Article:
movement built around providing an alternative to traditional news to do when
the alternative becomes adopted by the mainstream?
Battle of the Blogs
Guardian is launching a competition to find the best.
Where are the Sports Webloggers?
Why aren’t sports journalists and fans producing Weblogs en masse,
Buffalo News’ Mark Connors? He points to a few now defunct ones, such as
Bostonsportsguy.com and the Surf Jones Weblog for Sportsjones.com, and several
other decent ones still publishing. But experts say they’re baffled by the
relatively small numbers compared to all the other blogs out there. Connors also
Angeles sports talk show host and sports-weblogger Brooks Melchior. "Most
people still don’t understand the potential of the Internet," Melchior says.
"…For me, the site is a marketing and promotional tool that in turn enables me
to increase my profile in the market and make more money through appearances and
increased radio ratings."
Is Salon Starting Weblogs?
Rumor has it that Salon may be starting Weblogs.
The One True b!X
Weblog reports spotting
Weblogs.com’s list of recently updated blogs — and when visited found this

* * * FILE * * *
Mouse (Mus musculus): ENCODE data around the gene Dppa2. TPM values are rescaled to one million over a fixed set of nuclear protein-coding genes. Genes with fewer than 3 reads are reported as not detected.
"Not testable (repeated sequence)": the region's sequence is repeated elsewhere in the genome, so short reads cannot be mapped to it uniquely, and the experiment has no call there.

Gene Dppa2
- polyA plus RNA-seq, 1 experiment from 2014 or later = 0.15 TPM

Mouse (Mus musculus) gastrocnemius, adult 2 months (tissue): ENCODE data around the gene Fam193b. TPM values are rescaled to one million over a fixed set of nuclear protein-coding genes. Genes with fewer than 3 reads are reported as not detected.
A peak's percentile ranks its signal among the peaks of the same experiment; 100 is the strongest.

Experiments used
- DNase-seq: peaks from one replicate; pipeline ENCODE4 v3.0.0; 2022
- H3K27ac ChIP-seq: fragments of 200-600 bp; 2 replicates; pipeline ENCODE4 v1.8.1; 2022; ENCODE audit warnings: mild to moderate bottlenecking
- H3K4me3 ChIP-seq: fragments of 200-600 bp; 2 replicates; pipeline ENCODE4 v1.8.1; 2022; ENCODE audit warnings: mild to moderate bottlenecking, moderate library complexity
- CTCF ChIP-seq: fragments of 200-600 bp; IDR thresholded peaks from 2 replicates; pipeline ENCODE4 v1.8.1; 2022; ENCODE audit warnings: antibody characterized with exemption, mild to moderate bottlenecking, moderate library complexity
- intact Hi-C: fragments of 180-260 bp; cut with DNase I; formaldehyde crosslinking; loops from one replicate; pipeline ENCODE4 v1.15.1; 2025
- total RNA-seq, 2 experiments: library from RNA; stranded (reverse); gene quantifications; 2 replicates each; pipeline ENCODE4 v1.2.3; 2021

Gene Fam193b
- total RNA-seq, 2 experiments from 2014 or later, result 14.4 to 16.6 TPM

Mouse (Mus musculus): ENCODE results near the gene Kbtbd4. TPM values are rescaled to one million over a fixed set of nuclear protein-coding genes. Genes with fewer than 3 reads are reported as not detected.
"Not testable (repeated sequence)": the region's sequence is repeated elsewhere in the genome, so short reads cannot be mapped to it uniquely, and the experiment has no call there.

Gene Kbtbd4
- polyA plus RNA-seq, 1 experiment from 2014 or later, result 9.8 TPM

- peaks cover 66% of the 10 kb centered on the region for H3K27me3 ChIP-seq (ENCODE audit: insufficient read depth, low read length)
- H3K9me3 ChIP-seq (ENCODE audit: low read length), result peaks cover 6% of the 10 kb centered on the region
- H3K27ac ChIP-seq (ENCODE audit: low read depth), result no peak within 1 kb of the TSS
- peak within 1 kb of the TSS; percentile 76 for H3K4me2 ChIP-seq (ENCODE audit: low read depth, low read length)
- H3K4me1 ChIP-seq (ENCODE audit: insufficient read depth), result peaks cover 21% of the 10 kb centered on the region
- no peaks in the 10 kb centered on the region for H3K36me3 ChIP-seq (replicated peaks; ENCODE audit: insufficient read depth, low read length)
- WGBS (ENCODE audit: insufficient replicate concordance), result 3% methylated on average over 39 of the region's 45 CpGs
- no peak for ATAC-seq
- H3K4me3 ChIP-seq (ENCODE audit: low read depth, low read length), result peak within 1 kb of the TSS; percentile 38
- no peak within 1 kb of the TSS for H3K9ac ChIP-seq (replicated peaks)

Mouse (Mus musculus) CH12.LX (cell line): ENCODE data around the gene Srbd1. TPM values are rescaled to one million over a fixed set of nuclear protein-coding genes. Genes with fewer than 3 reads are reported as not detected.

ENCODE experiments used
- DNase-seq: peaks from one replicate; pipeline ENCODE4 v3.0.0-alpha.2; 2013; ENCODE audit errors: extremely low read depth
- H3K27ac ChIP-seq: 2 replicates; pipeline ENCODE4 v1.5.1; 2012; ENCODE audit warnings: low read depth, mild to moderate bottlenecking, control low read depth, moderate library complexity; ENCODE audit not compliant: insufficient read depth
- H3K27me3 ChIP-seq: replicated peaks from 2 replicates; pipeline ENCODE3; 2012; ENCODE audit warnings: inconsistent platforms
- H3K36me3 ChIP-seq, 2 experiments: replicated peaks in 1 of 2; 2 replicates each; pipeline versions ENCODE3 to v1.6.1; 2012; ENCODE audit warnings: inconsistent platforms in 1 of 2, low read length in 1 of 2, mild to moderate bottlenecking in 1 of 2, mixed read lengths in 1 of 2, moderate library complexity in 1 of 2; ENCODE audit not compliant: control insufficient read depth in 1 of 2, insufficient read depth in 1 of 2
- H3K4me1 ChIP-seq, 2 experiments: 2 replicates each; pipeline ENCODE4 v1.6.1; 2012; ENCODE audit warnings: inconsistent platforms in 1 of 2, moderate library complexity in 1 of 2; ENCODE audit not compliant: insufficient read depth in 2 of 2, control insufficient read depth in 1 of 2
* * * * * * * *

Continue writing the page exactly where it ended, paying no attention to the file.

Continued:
note: "The very first post on the very first blog at Blogs.Salon.Com." Since
then it appears the page has been password protected.
Web Gives Voice to Iranian Women
Iranian women are using Web logs to talk freely about taboo subjects
such as sex and boyfriends, providing otherwise hard-to-find insight into a
the BBC reports.
Voices in Blogland
Conservative estimates place the number of blogs
at about 200,000, with new ones arriving all the time,
Christian Science Monitor reports.
Net Journalism Pioneer Dies
Scott Shuger, the first writer of Slate’s popular "Today’s
Paper’s" feature, died June 15 in a scuba diving accident. In
a touching tribute, Michael
Kinsley called Shuger a "complete Internet journalist" and a pioneer in the
field. "The Internet was essential to both his input and his output, and the
result was something new and useful that couldn’t be done before. Without the
Internet, Scott couldn’t have read five newspapers from across the country?and